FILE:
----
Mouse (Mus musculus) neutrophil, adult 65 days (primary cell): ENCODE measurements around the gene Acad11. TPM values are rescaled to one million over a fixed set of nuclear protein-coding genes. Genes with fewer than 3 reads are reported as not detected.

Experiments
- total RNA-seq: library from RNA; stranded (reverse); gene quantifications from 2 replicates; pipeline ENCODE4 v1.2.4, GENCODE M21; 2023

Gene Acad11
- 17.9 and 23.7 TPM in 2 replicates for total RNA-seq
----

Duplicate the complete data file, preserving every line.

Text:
Mouse (Mus musculus) neutrophil, adult 65 days (primary cell): ENCODE measurements around the gene Acad11. TPM values are rescaled to one million over a fixed set of nuclear protein-coding genes. Genes with fewer than 3 reads are reported as not detected.

Experiments
- total RNA-seq: library from RNA; stranded (reverse); gene quantifications from 2 replicates; pipeline ENCODE4 v1.2.4, GENCODE M21; 2023

Gene Acad11
- 17.9 and 23.7 TPM in 2 replicates for total RNA-seq